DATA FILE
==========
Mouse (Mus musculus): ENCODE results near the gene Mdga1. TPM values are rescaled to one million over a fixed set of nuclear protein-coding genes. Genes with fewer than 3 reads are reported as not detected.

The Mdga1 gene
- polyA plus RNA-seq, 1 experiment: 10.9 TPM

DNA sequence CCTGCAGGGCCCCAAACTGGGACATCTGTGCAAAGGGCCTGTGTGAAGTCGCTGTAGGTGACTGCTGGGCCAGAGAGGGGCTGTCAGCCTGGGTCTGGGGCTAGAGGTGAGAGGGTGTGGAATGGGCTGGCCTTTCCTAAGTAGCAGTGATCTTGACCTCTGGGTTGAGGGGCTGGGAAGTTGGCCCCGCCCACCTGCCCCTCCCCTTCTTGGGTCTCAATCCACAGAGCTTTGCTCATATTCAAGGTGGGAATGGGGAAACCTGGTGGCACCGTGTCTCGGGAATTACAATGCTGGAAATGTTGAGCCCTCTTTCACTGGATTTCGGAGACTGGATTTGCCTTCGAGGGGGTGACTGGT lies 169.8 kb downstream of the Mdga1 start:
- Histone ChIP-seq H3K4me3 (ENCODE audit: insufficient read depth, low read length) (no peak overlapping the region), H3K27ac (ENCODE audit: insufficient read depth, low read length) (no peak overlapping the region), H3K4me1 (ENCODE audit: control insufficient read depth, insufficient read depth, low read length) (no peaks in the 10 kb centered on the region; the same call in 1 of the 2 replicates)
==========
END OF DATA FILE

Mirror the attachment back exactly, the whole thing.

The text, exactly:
Mouse (Mus musculus): ENCODE results near the gene Mdga1. TPM values are rescaled to one million over a fixed set of nuclear protein-coding genes. Genes with fewer than 3 reads are reported as not detected.

The Mdga1 gene
- polyA plus RNA-seq, 1 experiment: 10.9 TPM

DNA sequence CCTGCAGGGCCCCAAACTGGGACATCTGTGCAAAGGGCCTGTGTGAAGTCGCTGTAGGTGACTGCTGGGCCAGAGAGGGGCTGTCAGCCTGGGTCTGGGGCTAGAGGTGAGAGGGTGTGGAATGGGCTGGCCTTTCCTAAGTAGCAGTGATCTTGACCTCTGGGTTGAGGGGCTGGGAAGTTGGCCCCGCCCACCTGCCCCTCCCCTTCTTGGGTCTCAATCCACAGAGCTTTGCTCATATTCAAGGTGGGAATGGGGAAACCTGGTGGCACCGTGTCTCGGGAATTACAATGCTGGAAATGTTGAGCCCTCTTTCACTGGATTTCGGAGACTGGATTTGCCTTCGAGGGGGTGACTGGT lies 169.8 kb downstream of the Mdga1 start:
- Histone ChIP-seq H3K4me3 (ENCODE audit: insufficient read depth, low read length) (no peak overlapping the region), H3K27ac (ENCODE audit: insufficient read depth, low read length) (no peak overlapping the region), H3K4me1 (ENCODE audit: control insufficient read depth, insufficient read depth, low read length) (no peaks in the 10 kb centered on the region; the same call in 1 of the 2 replicates)